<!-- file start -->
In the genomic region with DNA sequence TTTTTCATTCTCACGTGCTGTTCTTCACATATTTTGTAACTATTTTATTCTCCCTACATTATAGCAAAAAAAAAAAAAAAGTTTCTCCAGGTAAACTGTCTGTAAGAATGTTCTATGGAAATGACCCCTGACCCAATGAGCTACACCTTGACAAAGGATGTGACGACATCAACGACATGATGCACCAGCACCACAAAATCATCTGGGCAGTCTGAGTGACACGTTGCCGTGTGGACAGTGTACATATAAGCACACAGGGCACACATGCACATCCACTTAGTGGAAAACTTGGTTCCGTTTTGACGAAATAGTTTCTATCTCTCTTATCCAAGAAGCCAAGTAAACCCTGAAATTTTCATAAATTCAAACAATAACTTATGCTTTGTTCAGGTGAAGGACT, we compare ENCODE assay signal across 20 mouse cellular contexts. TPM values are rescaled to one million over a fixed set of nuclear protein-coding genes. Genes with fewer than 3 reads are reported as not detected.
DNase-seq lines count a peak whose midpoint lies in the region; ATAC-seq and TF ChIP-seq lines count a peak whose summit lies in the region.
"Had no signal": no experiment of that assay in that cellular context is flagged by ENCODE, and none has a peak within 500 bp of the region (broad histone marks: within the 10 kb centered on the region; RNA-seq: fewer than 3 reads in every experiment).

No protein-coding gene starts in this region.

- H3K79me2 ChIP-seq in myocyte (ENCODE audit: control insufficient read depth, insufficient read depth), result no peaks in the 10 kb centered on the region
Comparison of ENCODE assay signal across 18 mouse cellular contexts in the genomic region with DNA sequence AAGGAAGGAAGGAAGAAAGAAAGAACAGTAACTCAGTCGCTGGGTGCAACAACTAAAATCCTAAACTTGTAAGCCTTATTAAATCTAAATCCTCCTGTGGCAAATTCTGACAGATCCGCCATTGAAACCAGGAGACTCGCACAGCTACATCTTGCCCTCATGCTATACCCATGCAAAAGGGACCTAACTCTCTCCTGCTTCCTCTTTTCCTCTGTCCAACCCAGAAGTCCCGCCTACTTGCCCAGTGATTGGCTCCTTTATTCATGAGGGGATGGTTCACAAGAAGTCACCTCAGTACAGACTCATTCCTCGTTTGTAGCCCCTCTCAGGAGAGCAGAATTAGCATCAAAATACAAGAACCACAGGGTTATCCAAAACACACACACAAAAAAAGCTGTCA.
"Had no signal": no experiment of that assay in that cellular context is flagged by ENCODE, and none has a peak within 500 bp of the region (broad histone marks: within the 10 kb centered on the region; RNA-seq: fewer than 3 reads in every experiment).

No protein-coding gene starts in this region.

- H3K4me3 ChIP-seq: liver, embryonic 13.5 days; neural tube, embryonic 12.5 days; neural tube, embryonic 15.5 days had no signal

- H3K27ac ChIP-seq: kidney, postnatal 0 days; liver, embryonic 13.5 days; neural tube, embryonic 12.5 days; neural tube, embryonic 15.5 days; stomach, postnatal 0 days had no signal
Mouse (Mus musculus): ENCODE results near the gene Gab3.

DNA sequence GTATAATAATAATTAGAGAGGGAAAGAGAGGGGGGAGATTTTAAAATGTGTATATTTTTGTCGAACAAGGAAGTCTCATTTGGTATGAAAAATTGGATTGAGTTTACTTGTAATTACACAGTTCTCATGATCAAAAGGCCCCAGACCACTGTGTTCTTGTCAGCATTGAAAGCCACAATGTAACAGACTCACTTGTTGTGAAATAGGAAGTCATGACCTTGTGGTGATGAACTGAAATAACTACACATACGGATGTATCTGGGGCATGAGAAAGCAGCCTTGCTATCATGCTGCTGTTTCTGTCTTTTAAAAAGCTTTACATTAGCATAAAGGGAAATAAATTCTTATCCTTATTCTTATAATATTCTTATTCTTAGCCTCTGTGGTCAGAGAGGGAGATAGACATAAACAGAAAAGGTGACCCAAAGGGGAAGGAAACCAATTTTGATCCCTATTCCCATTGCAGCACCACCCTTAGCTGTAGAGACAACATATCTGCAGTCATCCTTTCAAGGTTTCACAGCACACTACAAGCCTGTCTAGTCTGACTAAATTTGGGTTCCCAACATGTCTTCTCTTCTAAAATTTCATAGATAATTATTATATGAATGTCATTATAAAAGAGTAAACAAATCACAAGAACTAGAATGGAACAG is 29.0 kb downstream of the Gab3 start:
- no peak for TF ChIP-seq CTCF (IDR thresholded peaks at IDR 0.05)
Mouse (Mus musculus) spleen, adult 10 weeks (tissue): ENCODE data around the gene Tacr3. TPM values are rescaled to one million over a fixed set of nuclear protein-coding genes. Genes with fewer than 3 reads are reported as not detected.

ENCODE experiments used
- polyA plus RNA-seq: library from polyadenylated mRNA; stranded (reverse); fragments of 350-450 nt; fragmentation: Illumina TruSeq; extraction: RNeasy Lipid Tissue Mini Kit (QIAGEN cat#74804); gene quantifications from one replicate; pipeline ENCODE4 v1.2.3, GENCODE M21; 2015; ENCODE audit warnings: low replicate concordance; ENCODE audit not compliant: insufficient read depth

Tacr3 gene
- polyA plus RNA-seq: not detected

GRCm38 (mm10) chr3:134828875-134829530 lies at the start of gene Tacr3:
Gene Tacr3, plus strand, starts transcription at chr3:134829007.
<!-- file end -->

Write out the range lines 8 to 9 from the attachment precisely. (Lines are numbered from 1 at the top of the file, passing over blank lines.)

No protein-coding gene starts in this region.

- H3K4me3 ChIP-seq: liver, embryonic 13.5 days; neural tube, embryonic 12.5 days; neural tube, embryonic 15.5 days had no signal